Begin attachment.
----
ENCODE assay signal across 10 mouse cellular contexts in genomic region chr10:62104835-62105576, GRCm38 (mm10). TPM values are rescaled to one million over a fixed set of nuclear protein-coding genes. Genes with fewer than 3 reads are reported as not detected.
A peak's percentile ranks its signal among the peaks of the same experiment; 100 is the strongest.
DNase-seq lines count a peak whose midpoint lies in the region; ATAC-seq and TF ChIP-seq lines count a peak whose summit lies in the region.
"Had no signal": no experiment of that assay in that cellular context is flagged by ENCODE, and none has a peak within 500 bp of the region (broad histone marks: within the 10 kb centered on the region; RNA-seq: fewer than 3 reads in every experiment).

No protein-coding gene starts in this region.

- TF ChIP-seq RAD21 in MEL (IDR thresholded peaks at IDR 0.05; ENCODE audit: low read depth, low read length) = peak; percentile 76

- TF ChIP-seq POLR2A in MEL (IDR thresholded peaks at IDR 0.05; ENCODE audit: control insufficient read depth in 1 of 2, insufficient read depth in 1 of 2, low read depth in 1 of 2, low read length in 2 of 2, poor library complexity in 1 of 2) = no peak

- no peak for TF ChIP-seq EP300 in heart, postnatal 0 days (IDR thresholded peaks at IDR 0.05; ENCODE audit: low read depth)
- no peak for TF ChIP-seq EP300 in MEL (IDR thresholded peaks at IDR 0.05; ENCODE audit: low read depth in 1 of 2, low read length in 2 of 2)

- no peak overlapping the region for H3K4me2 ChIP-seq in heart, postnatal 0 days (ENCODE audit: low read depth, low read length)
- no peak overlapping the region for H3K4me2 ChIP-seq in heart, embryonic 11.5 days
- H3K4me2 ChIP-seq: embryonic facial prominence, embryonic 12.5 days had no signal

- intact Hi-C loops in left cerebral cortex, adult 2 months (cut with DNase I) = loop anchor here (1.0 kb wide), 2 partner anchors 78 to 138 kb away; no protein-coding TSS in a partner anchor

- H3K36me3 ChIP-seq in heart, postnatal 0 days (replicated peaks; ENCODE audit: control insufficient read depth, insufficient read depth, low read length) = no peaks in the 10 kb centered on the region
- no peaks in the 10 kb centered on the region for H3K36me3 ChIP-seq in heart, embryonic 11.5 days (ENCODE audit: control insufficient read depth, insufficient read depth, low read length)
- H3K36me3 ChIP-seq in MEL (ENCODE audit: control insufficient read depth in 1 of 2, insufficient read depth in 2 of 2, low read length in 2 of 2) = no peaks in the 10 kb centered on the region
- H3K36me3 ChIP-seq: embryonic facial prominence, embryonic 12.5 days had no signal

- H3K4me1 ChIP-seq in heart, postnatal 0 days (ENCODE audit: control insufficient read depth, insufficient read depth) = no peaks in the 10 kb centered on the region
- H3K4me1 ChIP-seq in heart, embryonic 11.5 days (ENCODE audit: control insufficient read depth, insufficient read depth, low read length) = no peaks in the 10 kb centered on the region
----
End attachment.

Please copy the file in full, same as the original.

ENCODE assay signal across 10 mouse cellular contexts in genomic region chr10:62104835-62105576, GRCm38 (mm10). TPM values are rescaled to one million over a fixed set of nuclear protein-coding genes. Genes with fewer than 3 reads are reported as not detected.
A peak's percentile ranks its signal among the peaks of the same experiment; 100 is the strongest.
DNase-seq lines count a peak whose midpoint lies in the region; ATAC-seq and TF ChIP-seq lines count a peak whose summit lies in the region.
"Had no signal": no experiment of that assay in that cellular context is flagged by ENCODE, and none has a peak within 500 bp of the region (broad histone marks: within the 10 kb centered on the region; RNA-seq: fewer than 3 reads in every experiment).

No protein-coding gene starts in this region.

- TF ChIP-seq RAD21 in MEL (IDR thresholded peaks at IDR 0.05; ENCODE audit: low read depth, low read length) = peak; percentile 76

- TF ChIP-seq POLR2A in MEL (IDR thresholded peaks at IDR 0.05; ENCODE audit: control insufficient read depth in 1 of 2, insufficient read depth in 1 of 2, low read depth in 1 of 2, low read length in 2 of 2, poor library complexity in 1 of 2) = no peak

- no peak for TF ChIP-seq EP300 in heart, postnatal 0 days (IDR thresholded peaks at IDR 0.05; ENCODE audit: low read depth)
- no peak for TF ChIP-seq EP300 in MEL (IDR thresholded peaks at IDR 0.05; ENCODE audit: low read depth in 1 of 2, low read length in 2 of 2)

- no peak overlapping the region for H3K4me2 ChIP-seq in heart, postnatal 0 days (ENCODE audit: low read depth, low read length)
- no peak overlapping the region for H3K4me2 ChIP-seq in heart, embryonic 11.5 days
- H3K4me2 ChIP-seq: embryonic facial prominence, embryonic 12.5 days had no signal

- intact Hi-C loops in left cerebral cortex, adult 2 months (cut with DNase I) = loop anchor here (1.0 kb wide), 2 partner anchors 78 to 138 kb away; no protein-coding TSS in a partner anchor

- H3K36me3 ChIP-seq in heart, postnatal 0 days (replicated peaks; ENCODE audit: control insufficient read depth, insufficient read depth, low read length) = no peaks in the 10 kb centered on the region
- no peaks in the 10 kb centered on the region for H3K36me3 ChIP-seq in heart, embryonic 11.5 days (ENCODE audit: control insufficient read depth, insufficient read depth, low read length)
- H3K36me3 ChIP-seq in MEL (ENCODE audit: control insufficient read depth in 1 of 2, insufficient read depth in 2 of 2, low read length in 2 of 2) = no peaks in the 10 kb centered on the region
- H3K36me3 ChIP-seq: embryonic facial prominence, embryonic 12.5 days had no signal

- H3K4me1 ChIP-seq in heart, postnatal 0 days (ENCODE audit: control insufficient read depth, insufficient read depth) = no peaks in the 10 kb centered on the region
- H3K4me1 ChIP-seq in heart, embryonic 11.5 days (ENCODE audit: control insufficient read depth, insufficient read depth, low read length) = no peaks in the 10 kb centered on the region